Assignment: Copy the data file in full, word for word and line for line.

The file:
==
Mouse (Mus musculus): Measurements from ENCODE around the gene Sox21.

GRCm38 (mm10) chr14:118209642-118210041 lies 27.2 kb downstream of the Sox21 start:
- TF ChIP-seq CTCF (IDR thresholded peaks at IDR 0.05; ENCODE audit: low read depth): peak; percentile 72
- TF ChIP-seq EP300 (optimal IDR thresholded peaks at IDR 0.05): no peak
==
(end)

Mouse (Mus musculus): Measurements from ENCODE around the gene Sox21.

GRCm38 (mm10) chr14:118209642-118210041 lies 27.2 kb downstream of the Sox21 start:
- TF ChIP-seq CTCF (IDR thresholded peaks at IDR 0.05; ENCODE audit: low read depth): peak; percentile 72
- TF ChIP-seq EP300 (optimal IDR thresholded peaks at IDR 0.05): no peak